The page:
In the midst of this pandemic, the autism community faces higher risk for contracting COVID-19, not receiving enough aid, and difficulty reintegrating into society.
Maia Pawooskar is a part of the Regional Advisory Committee at State Council on Developmental Disabilities, Consumer Advisory Committee at Developmental Disabilities (UCEDD), a Group Leader at Autism Society Inland Empire, and is on the Self-Determination Advisory Committee Chair at State Council on Developmental Disabilities/IRC.
Q: How do you think the reintegration into society will be for those with autism?
A: It is a tremendous […] difficulty but if we plan, knowing that this is going to happen and we have more socialization, smaller areas, more direction, and a mediator, then we can address those issues and help them come back, so reducing the time depends on how we plan it.
Q: How has the change from in-person therapy and schooling to online therapy and schooling affected those with autism?
A: For a large majority, it has not been good for two reasons: one is the lack of attention span. […] The teaching community for online [learning has] training on how to give one-on-one in-person training [not online teaching]. Because of that, the lessons [are] even hard for individuals without disabilities. Those individuals with autism get distracted more easily or they micro focus. They might be focusing on their reflection rather than the teacher and then the sound sometimes comes choppy and that cuts away the conversation. They need more processing time. And number two is lack of one on one. When two people are together, you are in their space, so you have the sensory element. Many of them [have] very heightened sense of sensory so even the smell of another person, the breathing sound of another person, can bog them down. We try to train them by putting them in these situations slowly [but] it’s impossible to do online.
Q: How has Covid-19 been addressed in the autism community and was the health care system prepared for those with special needs?
A: Many autistic children also have comorbidity and some of them have special health care needs [which] make them more susceptible to [Covid-19]. We were not prepared; I serve on the committee for State Council and I actually raised the issue to them because I was hearing from many people of the disabled community that must depend upon somebody else to provide them some assistance.
What was happening is their providers were not showing up and there was no alternative. Then it was recommended in State Counseling that the In-Home Supportive Service maintain a registry of alternative providers. [This way] if somebody doesn’t show up for two days or something, then the recipient can call [because] you cannot have a person just sitting in a chair without any assistance for more than two days, that’s dangerous. They would be able to put in a call and then they would be able to reach out to this database to send somebody to provide some assistance until the person is able to come back or until they are able to provide them a regular provider. It was very scary initially because it took more than a month to be implemented.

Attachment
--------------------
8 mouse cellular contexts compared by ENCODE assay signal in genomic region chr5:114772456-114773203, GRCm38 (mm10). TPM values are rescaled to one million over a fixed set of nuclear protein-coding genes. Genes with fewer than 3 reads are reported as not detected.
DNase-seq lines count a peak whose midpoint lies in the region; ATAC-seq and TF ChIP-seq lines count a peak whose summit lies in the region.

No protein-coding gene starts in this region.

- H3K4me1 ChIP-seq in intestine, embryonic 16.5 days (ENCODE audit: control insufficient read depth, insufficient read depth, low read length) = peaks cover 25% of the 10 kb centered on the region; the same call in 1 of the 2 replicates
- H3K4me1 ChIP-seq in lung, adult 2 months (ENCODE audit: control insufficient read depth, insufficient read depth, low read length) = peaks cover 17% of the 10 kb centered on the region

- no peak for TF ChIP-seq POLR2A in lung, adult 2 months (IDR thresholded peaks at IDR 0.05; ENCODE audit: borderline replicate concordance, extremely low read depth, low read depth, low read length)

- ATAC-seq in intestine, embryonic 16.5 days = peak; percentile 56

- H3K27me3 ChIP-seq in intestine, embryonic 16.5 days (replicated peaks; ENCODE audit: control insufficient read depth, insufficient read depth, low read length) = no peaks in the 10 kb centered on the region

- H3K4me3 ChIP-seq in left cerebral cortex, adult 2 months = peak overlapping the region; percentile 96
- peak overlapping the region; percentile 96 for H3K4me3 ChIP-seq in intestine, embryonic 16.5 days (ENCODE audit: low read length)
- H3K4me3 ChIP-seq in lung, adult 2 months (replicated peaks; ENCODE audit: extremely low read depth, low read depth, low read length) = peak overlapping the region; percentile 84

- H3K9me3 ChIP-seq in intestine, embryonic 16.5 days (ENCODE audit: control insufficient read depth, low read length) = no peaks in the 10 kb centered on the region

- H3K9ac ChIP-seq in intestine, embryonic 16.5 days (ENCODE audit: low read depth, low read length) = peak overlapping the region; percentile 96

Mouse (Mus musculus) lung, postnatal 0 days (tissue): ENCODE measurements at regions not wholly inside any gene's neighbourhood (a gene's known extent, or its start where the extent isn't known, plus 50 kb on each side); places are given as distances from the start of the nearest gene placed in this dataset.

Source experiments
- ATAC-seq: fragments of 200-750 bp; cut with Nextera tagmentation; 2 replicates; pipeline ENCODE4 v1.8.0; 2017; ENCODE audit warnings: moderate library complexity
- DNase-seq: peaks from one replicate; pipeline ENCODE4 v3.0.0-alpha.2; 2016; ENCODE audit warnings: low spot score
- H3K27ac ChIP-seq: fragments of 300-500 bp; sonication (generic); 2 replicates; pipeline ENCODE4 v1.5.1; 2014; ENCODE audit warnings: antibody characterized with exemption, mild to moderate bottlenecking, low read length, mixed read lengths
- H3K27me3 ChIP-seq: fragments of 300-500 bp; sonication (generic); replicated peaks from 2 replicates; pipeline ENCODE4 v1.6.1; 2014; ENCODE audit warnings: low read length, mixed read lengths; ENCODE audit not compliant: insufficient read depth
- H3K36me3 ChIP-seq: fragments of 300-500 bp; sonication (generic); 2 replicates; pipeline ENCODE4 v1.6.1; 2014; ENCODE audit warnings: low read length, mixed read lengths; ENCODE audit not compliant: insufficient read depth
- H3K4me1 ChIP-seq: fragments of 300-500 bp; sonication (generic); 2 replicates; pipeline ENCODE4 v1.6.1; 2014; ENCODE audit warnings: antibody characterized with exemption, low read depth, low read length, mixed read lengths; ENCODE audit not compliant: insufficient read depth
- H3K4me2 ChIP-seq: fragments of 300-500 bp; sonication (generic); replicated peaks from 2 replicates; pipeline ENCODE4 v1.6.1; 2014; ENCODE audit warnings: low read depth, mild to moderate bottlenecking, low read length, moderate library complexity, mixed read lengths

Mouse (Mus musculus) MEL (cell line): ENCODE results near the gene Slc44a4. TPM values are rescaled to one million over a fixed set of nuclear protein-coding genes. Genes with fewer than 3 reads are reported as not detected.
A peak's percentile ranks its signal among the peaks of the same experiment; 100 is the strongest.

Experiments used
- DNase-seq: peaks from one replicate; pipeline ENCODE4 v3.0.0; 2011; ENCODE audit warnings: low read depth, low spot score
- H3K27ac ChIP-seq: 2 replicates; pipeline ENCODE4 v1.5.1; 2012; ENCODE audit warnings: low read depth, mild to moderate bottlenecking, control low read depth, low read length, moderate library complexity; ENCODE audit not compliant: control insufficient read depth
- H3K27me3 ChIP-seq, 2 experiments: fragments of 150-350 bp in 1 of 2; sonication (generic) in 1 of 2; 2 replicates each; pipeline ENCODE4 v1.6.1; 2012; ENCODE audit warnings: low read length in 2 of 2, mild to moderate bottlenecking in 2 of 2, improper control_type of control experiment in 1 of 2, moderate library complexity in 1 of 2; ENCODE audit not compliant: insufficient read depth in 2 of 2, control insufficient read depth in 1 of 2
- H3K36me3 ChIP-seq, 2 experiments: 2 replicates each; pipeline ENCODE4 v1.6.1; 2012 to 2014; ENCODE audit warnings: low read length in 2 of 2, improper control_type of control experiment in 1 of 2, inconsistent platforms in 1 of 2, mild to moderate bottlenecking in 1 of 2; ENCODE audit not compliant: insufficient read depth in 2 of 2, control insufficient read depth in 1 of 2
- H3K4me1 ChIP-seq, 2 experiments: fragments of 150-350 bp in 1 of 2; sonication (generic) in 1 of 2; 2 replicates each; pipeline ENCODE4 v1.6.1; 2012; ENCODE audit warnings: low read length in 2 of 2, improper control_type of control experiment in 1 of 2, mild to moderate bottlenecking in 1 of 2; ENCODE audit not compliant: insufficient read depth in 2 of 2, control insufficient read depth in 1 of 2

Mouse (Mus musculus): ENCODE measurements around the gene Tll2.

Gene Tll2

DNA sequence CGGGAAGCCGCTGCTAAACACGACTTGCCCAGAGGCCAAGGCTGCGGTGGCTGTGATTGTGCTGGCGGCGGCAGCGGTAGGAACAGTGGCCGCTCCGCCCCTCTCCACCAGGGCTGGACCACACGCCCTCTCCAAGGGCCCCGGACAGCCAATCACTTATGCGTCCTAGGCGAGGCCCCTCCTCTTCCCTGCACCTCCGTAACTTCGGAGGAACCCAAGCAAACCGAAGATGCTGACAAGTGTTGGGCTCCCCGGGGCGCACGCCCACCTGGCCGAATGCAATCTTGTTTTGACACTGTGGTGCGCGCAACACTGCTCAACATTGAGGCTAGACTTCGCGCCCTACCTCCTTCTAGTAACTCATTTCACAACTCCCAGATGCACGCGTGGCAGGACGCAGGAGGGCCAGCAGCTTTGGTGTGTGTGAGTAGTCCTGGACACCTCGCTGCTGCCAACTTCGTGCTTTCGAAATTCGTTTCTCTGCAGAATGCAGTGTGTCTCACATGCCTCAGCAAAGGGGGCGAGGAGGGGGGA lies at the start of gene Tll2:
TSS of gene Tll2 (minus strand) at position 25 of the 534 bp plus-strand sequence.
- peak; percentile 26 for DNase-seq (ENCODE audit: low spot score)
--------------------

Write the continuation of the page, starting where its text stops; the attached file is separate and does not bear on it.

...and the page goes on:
Hospitals were not allowing anybody in with the patient, there is no way you can have a child with autism or an adult with autism go to a hospital without their parent. What was happening was either they were not getting care because they couldn’t go or when they went, they were taken in and not treated properly because many individuals, even if they are verbal, cannot describe, or they get nervous and anxiety prevents them [from talking]. Now there is a directive, or an order passed [stating] that an individual with a disability who requires a personal care attendant whether that’s a family member or whoever must be allowed to come in.
Q: What can be done if this pandemic persists or if we were ever to experience something like this again?
A: We have to make sure school programs have documented all of this. Local libraries are documenting these experiences [and] City Council is aware. And when we open up, we have to make our children visible. They were not visible before which is why we’re here. We have to make them visible, so should this ever happen again we are prepared. But also, the community at large knows they already were at a disadvantage and they survived through this, so we need to be more understanding, and everybody can help each other.